I like the term "mechanical sympathy"; it's up there with "technical debt". I came across it in an excellent article by Martin Fowler. He says:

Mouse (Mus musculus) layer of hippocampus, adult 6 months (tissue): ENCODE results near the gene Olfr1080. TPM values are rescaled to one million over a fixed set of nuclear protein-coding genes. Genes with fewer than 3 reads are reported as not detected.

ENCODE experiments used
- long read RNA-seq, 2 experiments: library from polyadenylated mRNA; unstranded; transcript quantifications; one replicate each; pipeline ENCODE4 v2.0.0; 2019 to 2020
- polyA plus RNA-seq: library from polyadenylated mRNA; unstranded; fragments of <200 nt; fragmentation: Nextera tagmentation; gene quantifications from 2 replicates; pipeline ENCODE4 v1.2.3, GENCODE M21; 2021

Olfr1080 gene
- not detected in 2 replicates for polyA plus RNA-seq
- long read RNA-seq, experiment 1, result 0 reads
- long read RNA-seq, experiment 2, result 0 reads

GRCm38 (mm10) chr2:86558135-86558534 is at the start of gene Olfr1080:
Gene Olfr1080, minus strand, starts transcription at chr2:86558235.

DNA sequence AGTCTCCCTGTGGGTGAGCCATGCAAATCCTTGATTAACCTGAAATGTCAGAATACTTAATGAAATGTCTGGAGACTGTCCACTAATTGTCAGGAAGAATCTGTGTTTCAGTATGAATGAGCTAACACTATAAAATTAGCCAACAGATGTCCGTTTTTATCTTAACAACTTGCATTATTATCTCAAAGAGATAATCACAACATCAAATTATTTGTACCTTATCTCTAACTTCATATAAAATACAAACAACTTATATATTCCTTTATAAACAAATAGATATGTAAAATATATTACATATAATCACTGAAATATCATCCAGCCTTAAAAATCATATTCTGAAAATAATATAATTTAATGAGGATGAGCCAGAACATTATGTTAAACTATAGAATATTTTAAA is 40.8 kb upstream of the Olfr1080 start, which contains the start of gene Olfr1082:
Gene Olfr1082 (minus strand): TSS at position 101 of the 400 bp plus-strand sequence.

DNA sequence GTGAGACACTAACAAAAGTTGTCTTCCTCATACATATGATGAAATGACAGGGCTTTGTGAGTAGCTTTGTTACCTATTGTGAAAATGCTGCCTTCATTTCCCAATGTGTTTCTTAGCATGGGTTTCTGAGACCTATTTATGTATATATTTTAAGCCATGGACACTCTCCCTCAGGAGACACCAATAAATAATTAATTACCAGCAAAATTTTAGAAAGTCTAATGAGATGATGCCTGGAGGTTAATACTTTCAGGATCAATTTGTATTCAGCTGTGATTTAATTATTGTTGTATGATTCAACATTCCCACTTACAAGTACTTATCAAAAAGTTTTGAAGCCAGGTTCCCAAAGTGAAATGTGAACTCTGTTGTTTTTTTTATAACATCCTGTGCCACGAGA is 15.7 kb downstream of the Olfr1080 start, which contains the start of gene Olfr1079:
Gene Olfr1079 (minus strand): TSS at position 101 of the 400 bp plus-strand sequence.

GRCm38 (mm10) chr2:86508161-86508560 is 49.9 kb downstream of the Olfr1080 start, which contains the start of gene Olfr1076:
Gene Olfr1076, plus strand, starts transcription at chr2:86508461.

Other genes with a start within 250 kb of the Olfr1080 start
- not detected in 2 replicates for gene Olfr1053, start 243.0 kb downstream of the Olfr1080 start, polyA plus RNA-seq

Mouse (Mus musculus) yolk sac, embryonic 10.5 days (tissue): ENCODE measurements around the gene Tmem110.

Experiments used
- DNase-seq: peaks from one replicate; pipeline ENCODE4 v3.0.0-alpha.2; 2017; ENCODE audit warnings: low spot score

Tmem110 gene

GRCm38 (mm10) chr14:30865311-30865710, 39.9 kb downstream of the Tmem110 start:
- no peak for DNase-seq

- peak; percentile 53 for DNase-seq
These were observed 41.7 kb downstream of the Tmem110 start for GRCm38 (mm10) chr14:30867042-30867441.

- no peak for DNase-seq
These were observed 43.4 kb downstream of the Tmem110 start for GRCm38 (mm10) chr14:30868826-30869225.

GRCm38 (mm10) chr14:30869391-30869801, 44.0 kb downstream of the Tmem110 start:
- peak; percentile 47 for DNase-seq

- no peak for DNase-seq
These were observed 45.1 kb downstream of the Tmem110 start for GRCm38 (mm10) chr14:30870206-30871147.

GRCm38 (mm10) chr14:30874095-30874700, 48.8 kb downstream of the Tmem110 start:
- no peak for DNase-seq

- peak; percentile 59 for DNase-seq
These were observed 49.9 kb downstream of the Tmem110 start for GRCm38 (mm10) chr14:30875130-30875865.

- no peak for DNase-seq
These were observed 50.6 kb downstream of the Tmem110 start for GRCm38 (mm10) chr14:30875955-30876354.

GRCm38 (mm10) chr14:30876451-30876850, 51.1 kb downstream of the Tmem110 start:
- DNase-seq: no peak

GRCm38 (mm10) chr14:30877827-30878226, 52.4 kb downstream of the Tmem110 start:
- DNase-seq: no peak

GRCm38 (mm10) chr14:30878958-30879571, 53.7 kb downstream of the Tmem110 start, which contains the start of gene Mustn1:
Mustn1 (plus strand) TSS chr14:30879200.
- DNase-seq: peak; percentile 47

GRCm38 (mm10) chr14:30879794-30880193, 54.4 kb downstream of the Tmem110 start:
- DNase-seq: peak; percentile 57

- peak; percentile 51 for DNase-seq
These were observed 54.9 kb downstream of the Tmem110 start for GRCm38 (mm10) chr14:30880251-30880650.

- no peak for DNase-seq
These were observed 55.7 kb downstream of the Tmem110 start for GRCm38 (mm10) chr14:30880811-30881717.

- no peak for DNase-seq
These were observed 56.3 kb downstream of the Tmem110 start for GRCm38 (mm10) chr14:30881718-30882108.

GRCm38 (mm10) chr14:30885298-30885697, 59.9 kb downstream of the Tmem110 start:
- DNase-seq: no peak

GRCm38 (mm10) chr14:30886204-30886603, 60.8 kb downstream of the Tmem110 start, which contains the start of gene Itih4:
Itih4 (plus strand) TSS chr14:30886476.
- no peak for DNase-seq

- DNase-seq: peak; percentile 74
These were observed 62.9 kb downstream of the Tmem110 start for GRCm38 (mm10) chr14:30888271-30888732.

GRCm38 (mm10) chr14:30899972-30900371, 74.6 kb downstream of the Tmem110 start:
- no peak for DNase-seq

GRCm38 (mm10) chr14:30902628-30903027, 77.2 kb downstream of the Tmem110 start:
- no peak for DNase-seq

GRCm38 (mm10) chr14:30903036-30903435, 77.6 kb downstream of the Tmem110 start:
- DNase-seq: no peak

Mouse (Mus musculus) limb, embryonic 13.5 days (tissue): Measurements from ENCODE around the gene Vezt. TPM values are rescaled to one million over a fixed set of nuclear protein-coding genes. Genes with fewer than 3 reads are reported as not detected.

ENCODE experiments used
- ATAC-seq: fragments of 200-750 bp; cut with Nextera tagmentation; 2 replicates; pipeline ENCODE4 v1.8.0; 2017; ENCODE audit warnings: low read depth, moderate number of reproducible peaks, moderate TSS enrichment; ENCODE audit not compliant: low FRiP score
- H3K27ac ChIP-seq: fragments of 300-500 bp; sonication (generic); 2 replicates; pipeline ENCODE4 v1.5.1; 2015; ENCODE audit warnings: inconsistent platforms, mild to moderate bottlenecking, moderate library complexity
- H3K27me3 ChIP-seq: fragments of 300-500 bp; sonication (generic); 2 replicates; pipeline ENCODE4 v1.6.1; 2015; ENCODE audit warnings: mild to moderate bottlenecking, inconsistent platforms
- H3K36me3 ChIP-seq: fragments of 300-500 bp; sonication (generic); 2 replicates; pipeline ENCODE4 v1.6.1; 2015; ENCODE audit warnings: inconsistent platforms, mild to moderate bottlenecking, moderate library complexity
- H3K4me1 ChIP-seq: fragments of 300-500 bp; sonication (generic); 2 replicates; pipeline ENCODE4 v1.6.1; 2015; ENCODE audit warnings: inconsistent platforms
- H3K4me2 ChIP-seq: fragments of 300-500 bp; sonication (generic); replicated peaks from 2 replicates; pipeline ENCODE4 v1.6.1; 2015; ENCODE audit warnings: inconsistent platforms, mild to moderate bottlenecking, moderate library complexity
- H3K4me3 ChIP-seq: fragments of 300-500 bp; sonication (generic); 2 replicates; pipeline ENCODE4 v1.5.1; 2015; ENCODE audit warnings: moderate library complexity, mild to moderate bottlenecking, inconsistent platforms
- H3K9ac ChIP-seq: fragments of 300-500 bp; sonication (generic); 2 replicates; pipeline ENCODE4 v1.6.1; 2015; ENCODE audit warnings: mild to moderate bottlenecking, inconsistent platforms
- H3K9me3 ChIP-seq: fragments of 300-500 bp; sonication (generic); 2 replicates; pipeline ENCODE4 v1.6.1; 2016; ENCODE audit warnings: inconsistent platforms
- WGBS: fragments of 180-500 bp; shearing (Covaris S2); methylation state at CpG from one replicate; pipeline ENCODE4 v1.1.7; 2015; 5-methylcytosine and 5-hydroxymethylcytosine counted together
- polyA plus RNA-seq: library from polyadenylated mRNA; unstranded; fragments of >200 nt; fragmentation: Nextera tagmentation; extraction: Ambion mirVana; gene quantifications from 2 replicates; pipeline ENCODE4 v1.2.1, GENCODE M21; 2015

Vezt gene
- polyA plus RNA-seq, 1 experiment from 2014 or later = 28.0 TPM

"When pushing performance like this, it starts to become important to take account of the way modern hardware is constructed. The phrase Martin Thompson likes to use is "mechanical sympathy". The term comes from race car driving and it reflects the driver having an innate feel for the car, so they are able to feel how to get the best out of it. Many programmers, and I confess I fall into this camp, don't have much mechanical sympathy for how programming interacts with hardware. What's worse is that many programmers think they have mechanical sympathy, but it's built on notions of how hardware used to work that are now many years out of date."